Medical assistants used the study registry to view lists of patients who had called to request alternate screening or had not completed FOBT screening 3 weeks after the mailing. The MA made up to 3 contact attempts to determine patient screening intent (for example, whether the patient planned to do FOBT soon, preferred sigmoidoscopy or colonoscopy, or did not want to complete screening). Medical assistants could review materials sent to the patient to help patients make a choice or complete FOBT.
If the patient wanted a sigmoidoscopy or colonoscopy, the MA forwarded the request to the patient’s primary care physician and recontacted the patient about the decision and instructions. No other ongoing care was provided. The MA documented all communications in the patient’s EHR and updated the study registry.
In addition to automated plus assisted support, patients in the “navigated” group received support from a registered nurse (RN). Two part-time RNs working a combined 10% full-time equivalents weekly delivered navigated interventions. Similar to MAs, RNs worked from their usual clinic, provided care to patients from all clinics, and were rarely part of the patient’s health care team.
The RNs directly contacted patients who had called with questions or requests for an FOBT alternative. An MA contacted navigated patients who did not request an alternative test or complete FOBT after mailings and made up to 2 attempts to determine screening intent. The RNs contacted patients who preferred colonoscopy or sigmoidoscopy, needed assistance in making a screening choice, intended to do FOBT but had no FOBT laboratory results after 3 weeks, or could not be contacted by the MA.
Registered nurse care included assessing patient CRC risk; reviewing procedural risk; providing motivational counseling to assist patients in defining their screening intent; creating a patient-shared screening action plan; assisting with referrals, appointments, and preparation for endoscopy; and tracking testing completion. If the RN could not reach the patient, a letter or secure e-mail was sent reiterating the importance of CRC screening, including the RN’s telephone number for further assistance. Similar to the MAs, the RNs had protected time from other duties and used study registry lists to track CRC screening care.
Group allocation and outcome assessments were concealed until all data were collected. Because of the nature of the intervention, MAs, RNs, and physicians could not be blinded to group assignments.
Two primary outcomes were designated before analysis: receiving any CRC test and being current for CRC testing in years 1 and 2. Because all patients were overdue for CRC testing at baseline, current for CRC testing was defined using U.S. Preventive Services Task Force screening guidelines (receipt of a colonoscopy or flexible sigmoidoscopy in year 1, FOBT in years 1 and 2, or FOBT in year 1 and sigmoidoscopy or colonoscopy in year 2). Secondary outcomes included completion rates for FOBT or any type of CRC test in year 1 and separately in year 2 for participants still eligible for screening and the proportion who received any FOBT, colonoscopy, or sigmoidoscopy during either study year.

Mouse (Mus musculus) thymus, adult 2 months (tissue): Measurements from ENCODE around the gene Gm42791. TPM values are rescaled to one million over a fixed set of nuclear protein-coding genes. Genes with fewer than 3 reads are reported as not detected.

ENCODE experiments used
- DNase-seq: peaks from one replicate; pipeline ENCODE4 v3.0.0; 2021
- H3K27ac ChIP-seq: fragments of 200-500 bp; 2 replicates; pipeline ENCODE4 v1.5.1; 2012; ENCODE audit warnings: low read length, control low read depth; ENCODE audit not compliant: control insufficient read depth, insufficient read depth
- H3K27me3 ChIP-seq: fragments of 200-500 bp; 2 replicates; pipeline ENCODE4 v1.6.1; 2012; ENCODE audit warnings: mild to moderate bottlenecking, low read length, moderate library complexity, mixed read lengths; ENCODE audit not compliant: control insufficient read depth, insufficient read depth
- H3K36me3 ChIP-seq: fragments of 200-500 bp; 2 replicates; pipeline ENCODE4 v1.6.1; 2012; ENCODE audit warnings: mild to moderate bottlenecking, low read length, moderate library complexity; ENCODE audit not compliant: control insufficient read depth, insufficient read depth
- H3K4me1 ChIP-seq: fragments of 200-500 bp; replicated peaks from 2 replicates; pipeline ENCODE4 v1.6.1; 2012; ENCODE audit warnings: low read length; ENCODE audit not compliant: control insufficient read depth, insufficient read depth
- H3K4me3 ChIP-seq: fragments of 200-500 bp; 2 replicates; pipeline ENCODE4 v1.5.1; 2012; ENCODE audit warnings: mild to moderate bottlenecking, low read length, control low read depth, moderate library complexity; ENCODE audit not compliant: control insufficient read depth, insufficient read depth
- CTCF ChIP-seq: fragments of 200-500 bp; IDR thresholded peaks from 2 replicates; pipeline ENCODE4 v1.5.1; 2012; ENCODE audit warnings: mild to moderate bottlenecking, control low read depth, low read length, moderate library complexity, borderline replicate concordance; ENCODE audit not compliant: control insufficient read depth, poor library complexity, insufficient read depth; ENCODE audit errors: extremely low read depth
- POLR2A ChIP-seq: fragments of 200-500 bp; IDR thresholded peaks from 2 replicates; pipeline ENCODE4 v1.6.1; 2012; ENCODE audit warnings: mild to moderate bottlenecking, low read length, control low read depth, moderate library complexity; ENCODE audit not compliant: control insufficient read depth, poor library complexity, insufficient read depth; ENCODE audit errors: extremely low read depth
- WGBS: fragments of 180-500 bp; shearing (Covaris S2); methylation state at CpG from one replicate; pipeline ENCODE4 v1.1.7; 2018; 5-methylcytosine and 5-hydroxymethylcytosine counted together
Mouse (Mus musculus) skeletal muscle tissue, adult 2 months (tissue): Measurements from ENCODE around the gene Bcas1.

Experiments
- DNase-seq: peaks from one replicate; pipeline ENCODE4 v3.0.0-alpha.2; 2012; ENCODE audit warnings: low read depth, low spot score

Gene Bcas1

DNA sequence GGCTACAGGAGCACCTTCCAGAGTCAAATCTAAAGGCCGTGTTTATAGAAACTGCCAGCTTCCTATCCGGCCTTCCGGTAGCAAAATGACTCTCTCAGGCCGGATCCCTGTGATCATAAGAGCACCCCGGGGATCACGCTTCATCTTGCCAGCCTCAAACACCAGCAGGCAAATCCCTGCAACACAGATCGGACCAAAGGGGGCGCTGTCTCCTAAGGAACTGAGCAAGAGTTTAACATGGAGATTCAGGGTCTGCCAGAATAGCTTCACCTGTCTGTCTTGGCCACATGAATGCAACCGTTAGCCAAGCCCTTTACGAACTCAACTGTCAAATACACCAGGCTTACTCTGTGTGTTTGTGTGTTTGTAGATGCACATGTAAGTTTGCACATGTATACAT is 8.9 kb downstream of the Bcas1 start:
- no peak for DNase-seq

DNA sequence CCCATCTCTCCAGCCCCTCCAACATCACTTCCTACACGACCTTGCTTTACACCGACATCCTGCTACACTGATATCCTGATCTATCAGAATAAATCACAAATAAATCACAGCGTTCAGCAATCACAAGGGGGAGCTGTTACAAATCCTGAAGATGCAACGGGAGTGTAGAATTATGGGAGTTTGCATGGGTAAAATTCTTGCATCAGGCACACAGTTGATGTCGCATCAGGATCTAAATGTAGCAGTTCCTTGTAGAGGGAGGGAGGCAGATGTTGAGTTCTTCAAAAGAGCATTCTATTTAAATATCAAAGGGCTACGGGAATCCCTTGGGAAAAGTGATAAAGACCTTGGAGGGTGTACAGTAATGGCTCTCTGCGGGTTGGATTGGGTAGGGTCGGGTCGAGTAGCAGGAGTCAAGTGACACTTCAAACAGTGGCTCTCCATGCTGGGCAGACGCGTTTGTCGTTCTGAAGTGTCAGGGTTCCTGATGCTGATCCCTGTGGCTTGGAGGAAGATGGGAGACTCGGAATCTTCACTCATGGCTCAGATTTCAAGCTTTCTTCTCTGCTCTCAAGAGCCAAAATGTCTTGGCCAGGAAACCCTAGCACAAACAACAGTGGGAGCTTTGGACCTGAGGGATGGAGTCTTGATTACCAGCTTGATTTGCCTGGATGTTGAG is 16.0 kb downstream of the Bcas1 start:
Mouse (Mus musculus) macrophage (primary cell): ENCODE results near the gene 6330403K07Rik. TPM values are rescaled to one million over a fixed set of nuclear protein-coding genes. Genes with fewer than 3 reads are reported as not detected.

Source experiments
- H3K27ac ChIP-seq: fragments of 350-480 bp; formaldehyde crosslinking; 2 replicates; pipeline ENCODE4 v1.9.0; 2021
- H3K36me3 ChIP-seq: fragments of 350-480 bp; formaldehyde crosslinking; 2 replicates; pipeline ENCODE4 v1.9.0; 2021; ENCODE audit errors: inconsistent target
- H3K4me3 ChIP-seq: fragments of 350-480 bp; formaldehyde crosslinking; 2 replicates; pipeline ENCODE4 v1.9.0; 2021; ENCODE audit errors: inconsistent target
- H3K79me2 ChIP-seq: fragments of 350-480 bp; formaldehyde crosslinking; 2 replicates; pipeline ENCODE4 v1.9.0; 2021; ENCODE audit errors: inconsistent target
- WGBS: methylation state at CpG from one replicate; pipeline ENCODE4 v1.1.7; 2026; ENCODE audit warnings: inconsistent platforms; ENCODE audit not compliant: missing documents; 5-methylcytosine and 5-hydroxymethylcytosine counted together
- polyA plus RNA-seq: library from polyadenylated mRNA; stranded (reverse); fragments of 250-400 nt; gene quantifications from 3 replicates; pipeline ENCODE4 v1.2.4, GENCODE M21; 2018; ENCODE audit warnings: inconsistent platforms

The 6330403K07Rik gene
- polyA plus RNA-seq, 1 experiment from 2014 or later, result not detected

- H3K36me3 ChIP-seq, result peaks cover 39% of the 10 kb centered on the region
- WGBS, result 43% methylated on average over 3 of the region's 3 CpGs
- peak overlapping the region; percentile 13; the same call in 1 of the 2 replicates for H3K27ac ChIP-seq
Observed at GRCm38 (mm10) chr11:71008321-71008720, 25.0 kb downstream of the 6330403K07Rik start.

Primary and secondary outcomes were based on evidence from the EHR or claims data of CRC test completion. Because these administrative data sources did not contain sufficient information to distinguish between screening and diagnostic tests, outcome measures were based on CRC testing regardless of indication.
Intervention costs were defined as the value of resources used to implement and operate the interventions over the 2-year trial and were measured from the perspective of a sponsoring health care system. Research-related costs were excluded, as were study registry development costs, because organizations often have, and EHRs increasingly support, registries for monitoring and managing populations (such as patients with diabetes).
Intervention costs were calculated for each study group by using microcosting techniques (13). Intervention components were classified as labor (for example, MA calls) or nonlabor (for example, mailed FOBT kits). Cost data were collected from expense reports and retrospective labor estimates. Unit cost multipliers (for example, MA wage rate plus fringe) were applied to resource quantities (for example, MA follow-up calls of mean duration). Joint resources (for example, hotline monitoring by a project manager) were shared across groups.
Year 2 wage rates were increased by 3%. Resource values (total unit cost × resource quantities) were then summed on the basis of intervention costs alone and intervention costs plus induced CRC costs. For each intervention group, the incremental cost per incremental person screened for CRC was then estimated relative to each less intensive group.